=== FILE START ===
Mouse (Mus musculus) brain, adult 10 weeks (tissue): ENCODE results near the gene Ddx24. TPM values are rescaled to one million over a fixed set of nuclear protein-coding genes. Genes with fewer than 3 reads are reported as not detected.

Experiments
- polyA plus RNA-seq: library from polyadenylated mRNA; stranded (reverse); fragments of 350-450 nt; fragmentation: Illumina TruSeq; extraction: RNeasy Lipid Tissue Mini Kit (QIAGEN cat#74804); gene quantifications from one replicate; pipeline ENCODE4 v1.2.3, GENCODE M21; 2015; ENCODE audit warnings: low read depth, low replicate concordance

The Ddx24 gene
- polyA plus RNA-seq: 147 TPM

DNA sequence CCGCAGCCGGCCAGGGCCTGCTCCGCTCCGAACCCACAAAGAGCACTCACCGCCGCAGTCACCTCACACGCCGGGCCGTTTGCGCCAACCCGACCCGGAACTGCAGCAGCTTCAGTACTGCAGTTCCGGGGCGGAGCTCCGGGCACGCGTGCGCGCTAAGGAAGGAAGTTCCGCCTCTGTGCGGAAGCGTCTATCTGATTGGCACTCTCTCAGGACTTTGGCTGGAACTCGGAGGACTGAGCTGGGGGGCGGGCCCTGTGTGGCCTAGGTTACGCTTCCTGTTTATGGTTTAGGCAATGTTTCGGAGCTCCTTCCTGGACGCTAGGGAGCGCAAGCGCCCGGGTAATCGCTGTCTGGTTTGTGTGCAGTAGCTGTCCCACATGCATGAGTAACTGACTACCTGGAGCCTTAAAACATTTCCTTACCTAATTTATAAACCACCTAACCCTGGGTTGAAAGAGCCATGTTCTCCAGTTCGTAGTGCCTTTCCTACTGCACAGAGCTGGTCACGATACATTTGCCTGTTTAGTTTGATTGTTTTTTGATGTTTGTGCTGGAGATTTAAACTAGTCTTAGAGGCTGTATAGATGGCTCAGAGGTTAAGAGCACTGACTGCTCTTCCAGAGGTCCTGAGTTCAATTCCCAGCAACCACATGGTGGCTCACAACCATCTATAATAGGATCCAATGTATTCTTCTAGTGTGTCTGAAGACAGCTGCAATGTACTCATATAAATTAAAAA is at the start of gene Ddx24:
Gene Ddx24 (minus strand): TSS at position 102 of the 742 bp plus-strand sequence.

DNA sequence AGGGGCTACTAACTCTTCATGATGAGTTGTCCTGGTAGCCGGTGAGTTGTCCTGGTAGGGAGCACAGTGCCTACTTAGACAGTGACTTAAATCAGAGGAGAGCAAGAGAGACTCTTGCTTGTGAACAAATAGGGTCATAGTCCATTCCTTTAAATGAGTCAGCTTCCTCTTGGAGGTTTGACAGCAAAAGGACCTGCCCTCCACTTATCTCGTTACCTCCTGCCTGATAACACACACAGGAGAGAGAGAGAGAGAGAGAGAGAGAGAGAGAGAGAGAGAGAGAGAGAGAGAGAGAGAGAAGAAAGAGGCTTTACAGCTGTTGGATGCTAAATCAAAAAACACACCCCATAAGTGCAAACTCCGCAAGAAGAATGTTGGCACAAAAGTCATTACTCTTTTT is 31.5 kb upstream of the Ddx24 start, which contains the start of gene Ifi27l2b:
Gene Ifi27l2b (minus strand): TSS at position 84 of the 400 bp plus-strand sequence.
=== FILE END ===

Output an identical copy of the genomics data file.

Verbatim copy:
Mouse (Mus musculus) brain, adult 10 weeks (tissue): ENCODE results near the gene Ddx24. TPM values are rescaled to one million over a fixed set of nuclear protein-coding genes. Genes with fewer than 3 reads are reported as not detected.

Experiments
- polyA plus RNA-seq: library from polyadenylated mRNA; stranded (reverse); fragments of 350-450 nt; fragmentation: Illumina TruSeq; extraction: RNeasy Lipid Tissue Mini Kit (QIAGEN cat#74804); gene quantifications from one replicate; pipeline ENCODE4 v1.2.3, GENCODE M21; 2015; ENCODE audit warnings: low read depth, low replicate concordance

The Ddx24 gene
- polyA plus RNA-seq: 147 TPM

DNA sequence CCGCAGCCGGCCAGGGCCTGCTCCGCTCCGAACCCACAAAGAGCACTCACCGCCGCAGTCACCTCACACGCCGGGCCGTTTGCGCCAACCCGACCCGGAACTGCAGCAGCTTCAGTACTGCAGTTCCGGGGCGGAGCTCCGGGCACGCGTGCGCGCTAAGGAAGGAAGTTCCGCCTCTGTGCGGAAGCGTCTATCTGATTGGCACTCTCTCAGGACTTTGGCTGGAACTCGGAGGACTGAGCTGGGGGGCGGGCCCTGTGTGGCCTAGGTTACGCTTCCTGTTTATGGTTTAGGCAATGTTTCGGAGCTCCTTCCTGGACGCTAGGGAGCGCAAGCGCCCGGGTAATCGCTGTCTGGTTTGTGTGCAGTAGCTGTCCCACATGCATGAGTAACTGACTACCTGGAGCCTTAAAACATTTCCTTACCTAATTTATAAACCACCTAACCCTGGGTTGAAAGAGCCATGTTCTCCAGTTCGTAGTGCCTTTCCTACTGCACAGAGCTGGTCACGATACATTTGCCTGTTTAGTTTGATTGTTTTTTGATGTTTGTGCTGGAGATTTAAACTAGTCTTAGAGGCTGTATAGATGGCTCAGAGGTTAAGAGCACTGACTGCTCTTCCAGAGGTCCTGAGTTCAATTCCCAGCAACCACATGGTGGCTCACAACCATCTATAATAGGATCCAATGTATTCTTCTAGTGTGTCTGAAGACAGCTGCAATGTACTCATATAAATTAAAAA is at the start of gene Ddx24:
Gene Ddx24 (minus strand): TSS at position 102 of the 742 bp plus-strand sequence.

DNA sequence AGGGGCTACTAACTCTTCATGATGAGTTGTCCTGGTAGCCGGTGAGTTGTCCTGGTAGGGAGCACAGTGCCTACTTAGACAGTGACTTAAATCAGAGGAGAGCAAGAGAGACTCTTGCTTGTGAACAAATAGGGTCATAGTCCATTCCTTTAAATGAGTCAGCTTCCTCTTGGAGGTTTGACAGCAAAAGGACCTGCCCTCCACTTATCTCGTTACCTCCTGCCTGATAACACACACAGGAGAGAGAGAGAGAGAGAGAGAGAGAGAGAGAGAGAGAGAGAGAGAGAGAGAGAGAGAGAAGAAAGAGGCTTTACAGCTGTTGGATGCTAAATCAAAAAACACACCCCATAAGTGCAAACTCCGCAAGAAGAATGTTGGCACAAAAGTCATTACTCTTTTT is 31.5 kb upstream of the Ddx24 start, which contains the start of gene Ifi27l2b:
Gene Ifi27l2b (minus strand): TSS at position 84 of the 400 bp plus-strand sequence.